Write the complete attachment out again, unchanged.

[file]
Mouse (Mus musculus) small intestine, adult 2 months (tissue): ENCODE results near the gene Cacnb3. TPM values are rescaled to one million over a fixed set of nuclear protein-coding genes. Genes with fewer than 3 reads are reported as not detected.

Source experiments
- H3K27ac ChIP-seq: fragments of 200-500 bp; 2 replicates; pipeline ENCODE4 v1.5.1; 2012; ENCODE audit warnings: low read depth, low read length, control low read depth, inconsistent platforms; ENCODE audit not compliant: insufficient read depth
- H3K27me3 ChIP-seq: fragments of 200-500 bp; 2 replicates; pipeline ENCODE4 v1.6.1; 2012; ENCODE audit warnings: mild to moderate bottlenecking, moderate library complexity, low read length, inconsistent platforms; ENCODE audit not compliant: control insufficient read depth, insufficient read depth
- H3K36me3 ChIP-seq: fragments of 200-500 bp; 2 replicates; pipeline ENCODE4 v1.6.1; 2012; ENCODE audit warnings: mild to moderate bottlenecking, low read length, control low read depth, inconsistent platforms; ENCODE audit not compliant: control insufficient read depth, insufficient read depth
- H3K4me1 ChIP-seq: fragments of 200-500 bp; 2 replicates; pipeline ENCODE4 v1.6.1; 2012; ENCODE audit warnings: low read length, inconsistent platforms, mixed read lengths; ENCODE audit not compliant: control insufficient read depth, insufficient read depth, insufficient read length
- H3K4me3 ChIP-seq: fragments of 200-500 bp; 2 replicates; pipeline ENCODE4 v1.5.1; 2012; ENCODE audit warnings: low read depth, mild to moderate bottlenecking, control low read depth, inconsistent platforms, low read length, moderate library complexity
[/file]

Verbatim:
Mouse (Mus musculus) small intestine, adult 2 months (tissue): ENCODE results near the gene Cacnb3. TPM values are rescaled to one million over a fixed set of nuclear protein-coding genes. Genes with fewer than 3 reads are reported as not detected.

Source experiments
- H3K27ac ChIP-seq: fragments of 200-500 bp; 2 replicates; pipeline ENCODE4 v1.5.1; 2012; ENCODE audit warnings: low read depth, low read length, control low read depth, inconsistent platforms; ENCODE audit not compliant: insufficient read depth
- H3K27me3 ChIP-seq: fragments of 200-500 bp; 2 replicates; pipeline ENCODE4 v1.6.1; 2012; ENCODE audit warnings: mild to moderate bottlenecking, moderate library complexity, low read length, inconsistent platforms; ENCODE audit not compliant: control insufficient read depth, insufficient read depth
- H3K36me3 ChIP-seq: fragments of 200-500 bp; 2 replicates; pipeline ENCODE4 v1.6.1; 2012; ENCODE audit warnings: mild to moderate bottlenecking, low read length, control low read depth, inconsistent platforms; ENCODE audit not compliant: control insufficient read depth, insufficient read depth
- H3K4me1 ChIP-seq: fragments of 200-500 bp; 2 replicates; pipeline ENCODE4 v1.6.1; 2012; ENCODE audit warnings: low read length, inconsistent platforms, mixed read lengths; ENCODE audit not compliant: control insufficient read depth, insufficient read depth, insufficient read length
- H3K4me3 ChIP-seq: fragments of 200-500 bp; 2 replicates; pipeline ENCODE4 v1.5.1; 2012; ENCODE audit warnings: low read depth, mild to moderate bottlenecking, control low read depth, inconsistent platforms, low read length, moderate library complexity